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REACH 24/7 Crisis Hotline (828) 837-8064


Do you want to talk?  We will listen.  All services are free and confidential.  We offer support groups, individual support, resources and referrals.  Call today or just drop by and let us help you now. 

REACH of Cherokee County, Inc. will lead our community in eliminating domestic violence & sexual assault through education, advocacy, self-empowerment and community awareness.

Support Center for Victims and Survivors of Domestic Violence and Sexual Assault 

Domestic violence against men:  Know the signs


Domestic Violence against men isn't always easy to identify, but it can​ be a serious threat.  Know how to recognize if you're being abused -- and how to get help.


Women aren't the only victims of domestic violence.  Understand the signs of domestic violence against men, and know how to get help.  


Recognize domestic violence against men


Domestic violence-- also know as intimate partner violence - occurs between people in an intimate relationship.  


Domestic violence against men can take many forms, including emotional, sexual and physical abuse and threats of abuse.  It can happen in heterosexual or same-sex relationships. 


It might not be easy to recognize domestic violence against men.  Early in the relationship, your partner might seem attentive, generous and protective in ways that later turn out to be controlling and frightening. Initially, the abuse might appear as isolated incidents.  Your partner might apologize and promise not to abuse you again.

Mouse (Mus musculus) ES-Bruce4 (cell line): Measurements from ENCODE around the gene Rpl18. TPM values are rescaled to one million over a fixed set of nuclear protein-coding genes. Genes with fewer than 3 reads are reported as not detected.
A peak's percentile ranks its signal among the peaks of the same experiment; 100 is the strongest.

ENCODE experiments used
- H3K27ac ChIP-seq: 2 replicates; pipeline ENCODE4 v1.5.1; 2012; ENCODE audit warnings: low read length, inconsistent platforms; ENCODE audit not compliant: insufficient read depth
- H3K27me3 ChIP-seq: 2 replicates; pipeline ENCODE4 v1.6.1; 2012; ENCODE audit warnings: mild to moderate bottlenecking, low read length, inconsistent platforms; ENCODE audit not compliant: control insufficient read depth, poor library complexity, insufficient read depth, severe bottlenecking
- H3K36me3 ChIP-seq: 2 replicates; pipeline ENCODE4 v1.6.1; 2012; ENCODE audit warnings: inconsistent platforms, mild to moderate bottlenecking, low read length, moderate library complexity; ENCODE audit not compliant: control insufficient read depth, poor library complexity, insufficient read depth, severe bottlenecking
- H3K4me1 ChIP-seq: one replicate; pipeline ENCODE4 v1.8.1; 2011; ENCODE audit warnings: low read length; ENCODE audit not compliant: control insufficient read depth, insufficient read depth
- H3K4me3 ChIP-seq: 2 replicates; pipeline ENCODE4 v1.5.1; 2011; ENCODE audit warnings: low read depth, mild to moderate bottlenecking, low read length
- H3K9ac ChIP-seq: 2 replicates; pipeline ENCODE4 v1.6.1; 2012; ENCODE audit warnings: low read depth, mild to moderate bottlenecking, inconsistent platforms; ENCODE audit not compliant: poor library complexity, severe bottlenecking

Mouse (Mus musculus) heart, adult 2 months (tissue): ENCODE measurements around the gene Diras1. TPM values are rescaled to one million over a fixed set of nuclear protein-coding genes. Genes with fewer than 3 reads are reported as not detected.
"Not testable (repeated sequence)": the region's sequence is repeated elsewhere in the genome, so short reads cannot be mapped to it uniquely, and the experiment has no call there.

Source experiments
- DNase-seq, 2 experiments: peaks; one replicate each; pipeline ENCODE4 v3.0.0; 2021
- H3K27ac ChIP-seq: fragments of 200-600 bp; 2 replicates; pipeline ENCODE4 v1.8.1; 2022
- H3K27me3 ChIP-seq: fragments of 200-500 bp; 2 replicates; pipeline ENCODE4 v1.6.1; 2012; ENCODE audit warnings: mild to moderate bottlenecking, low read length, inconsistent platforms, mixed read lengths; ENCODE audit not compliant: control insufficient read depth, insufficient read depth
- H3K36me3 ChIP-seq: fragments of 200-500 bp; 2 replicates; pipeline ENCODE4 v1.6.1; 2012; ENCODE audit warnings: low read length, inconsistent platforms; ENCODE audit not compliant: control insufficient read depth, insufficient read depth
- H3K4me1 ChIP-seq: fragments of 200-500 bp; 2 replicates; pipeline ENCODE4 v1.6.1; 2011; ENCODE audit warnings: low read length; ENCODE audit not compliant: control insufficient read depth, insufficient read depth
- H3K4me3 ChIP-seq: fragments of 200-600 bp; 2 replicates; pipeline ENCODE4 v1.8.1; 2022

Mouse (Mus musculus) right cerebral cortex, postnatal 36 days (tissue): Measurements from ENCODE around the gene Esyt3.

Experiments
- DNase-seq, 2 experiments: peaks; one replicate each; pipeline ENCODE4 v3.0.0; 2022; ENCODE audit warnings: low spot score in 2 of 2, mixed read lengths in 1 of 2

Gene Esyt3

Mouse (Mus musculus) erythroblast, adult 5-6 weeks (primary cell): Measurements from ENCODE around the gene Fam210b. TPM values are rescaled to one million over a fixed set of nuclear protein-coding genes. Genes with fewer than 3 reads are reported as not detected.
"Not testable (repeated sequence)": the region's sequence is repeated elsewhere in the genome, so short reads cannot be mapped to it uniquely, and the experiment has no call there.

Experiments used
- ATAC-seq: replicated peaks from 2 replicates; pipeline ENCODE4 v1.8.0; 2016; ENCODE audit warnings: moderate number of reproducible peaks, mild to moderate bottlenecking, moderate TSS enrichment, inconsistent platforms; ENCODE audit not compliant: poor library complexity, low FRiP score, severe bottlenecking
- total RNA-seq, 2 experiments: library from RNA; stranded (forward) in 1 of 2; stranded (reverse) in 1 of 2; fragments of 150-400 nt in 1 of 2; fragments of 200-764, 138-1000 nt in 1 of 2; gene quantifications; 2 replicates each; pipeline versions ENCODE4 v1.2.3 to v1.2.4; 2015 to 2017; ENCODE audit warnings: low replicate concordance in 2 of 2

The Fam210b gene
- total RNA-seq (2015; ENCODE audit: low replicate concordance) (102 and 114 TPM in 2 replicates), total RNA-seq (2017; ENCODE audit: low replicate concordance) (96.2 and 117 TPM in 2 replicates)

​In other relationships, domestic violence against men might include both partners slapping or shoving each other when they get angry - and neither partner seeing himself or herself as being abused or controlled. This type of violence, however, can still devastate a relationship, causing both physical and emotional damage.


You might be experiencing domestic violence if your partner: 


  • Calls you names, insults you or puts you down
  • Prevents you from going to work or school
  • ​Stops you from seeing family members or friends
  • Tries to control how you spend money, where you go or what you wear
  • Acts jealous or possessive or constantly accuses you of being unfaithful
  • Gets angry when drinking alcohol or using drugs
  • Threatens you with violence or a weapon
  • Hits, kicks, shoves, slaps, chokes or otherwise hurts you, your children or you pets
  • Forces you to have sex or engage in sexual acts against your will
  • Blames you for his or her violent behavior or tells you that you deserve it


If you're gay, bisexual or transgender, you might also be experiencing domestic violence if you're in a relationship with someone who:


  • Threatens to tell friends, family, colleagues or community members your sexual orientation or gender identity
  • Tells you that authorities won't help a gay, bisexual or transgender person
  • Tells you that leaving the relationship means you're admitting that gay, bisexual or transgender relationships are deviant
  • Justifies abuse by telling you that you're not "really" gay, bisexual or transgender
  • Says that men are naturally violent